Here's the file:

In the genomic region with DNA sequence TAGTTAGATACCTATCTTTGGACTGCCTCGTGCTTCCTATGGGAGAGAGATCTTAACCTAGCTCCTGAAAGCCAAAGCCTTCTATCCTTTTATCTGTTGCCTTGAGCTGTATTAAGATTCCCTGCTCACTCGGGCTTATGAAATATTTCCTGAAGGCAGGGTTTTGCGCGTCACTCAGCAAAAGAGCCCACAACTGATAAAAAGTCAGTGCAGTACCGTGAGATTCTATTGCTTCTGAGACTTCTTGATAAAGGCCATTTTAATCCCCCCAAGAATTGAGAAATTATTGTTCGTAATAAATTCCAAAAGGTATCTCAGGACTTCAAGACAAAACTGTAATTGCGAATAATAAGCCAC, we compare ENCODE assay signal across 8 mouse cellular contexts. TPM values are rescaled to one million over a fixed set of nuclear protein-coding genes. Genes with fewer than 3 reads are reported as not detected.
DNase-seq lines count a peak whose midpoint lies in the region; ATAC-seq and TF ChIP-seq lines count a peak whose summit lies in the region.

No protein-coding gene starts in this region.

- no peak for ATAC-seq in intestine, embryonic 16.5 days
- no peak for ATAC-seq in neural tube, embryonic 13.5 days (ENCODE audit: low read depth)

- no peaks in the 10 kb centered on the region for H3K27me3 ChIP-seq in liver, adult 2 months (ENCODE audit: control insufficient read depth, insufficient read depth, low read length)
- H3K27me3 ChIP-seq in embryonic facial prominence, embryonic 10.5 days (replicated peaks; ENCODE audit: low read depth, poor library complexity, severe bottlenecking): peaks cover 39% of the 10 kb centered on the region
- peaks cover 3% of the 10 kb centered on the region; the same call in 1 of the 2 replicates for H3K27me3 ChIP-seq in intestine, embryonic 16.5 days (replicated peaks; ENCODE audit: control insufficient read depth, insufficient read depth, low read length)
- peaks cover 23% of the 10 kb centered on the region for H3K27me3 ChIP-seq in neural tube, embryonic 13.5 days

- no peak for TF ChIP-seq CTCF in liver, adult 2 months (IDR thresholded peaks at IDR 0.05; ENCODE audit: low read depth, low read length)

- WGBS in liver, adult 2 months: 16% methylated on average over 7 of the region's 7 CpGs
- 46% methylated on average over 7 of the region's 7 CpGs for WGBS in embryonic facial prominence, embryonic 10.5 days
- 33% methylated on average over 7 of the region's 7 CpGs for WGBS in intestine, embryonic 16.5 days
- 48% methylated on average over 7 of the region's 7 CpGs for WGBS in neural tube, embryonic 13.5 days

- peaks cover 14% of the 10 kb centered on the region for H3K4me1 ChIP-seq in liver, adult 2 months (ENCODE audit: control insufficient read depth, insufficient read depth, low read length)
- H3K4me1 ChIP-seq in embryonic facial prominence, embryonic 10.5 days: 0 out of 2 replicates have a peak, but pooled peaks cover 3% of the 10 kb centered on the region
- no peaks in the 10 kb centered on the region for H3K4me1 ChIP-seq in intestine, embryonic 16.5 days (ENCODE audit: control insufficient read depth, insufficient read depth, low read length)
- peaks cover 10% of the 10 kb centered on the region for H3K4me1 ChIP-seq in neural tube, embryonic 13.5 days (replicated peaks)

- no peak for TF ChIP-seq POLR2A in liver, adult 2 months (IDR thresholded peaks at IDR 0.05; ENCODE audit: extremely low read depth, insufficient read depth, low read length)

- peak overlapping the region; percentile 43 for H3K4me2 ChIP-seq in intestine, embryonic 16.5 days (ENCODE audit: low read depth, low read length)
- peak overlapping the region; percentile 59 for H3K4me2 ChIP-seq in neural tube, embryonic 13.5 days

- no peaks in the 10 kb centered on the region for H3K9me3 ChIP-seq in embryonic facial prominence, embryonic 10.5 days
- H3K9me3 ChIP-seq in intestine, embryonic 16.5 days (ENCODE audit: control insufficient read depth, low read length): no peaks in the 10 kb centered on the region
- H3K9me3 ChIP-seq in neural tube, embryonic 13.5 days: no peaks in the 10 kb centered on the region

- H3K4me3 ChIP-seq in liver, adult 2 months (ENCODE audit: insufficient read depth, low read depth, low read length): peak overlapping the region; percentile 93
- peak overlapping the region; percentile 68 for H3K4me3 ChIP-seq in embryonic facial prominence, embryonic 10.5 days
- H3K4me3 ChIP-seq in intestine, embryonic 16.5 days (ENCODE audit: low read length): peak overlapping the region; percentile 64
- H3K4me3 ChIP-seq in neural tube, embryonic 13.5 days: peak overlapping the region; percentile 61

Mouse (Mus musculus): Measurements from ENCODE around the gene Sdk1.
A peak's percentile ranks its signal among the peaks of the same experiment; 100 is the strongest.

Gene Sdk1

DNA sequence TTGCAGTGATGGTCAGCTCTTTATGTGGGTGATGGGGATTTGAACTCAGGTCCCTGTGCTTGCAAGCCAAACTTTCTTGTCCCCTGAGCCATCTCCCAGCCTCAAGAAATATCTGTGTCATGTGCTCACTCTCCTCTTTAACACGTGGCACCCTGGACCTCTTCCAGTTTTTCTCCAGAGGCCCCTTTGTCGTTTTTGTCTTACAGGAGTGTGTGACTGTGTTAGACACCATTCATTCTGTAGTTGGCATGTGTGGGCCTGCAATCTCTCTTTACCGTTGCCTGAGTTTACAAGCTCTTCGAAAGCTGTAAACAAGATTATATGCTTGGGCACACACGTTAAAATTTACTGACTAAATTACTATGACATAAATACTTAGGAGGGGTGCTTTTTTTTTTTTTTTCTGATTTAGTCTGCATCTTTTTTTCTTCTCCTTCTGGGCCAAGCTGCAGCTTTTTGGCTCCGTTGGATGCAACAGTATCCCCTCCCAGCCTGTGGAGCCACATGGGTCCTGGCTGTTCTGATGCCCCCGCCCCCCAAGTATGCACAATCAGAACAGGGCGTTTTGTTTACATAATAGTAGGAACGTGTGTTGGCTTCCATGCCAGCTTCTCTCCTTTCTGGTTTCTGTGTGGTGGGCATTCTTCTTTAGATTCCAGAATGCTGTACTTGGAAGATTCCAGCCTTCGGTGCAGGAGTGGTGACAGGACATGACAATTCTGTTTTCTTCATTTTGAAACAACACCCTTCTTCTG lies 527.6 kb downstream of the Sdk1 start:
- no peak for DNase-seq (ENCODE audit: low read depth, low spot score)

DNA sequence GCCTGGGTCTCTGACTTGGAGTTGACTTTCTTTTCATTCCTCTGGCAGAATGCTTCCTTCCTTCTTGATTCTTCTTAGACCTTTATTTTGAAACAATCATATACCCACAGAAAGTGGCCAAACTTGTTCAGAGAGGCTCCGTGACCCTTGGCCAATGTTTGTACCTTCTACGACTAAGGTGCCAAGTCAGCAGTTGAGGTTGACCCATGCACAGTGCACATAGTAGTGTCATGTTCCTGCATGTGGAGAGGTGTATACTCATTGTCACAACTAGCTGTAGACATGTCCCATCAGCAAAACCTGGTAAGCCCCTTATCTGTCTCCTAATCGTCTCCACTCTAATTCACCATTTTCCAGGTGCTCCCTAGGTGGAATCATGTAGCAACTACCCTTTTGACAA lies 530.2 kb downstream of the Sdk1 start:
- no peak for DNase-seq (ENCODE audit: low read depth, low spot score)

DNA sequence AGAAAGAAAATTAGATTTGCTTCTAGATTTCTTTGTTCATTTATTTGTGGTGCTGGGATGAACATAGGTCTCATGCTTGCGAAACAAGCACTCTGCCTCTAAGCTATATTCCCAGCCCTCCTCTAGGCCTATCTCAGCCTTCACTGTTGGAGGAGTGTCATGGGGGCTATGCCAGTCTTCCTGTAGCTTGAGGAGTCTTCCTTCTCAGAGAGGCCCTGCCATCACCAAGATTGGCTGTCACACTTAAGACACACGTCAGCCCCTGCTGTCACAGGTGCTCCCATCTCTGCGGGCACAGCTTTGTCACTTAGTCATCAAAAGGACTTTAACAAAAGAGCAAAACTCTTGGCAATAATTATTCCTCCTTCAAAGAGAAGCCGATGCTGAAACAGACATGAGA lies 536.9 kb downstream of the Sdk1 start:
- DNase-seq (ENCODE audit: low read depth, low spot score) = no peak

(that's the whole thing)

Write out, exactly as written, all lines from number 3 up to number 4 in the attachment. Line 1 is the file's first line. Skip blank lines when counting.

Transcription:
No protein-coding gene starts in this region.

- no peak for ATAC-seq in intestine, embryonic 16.5 days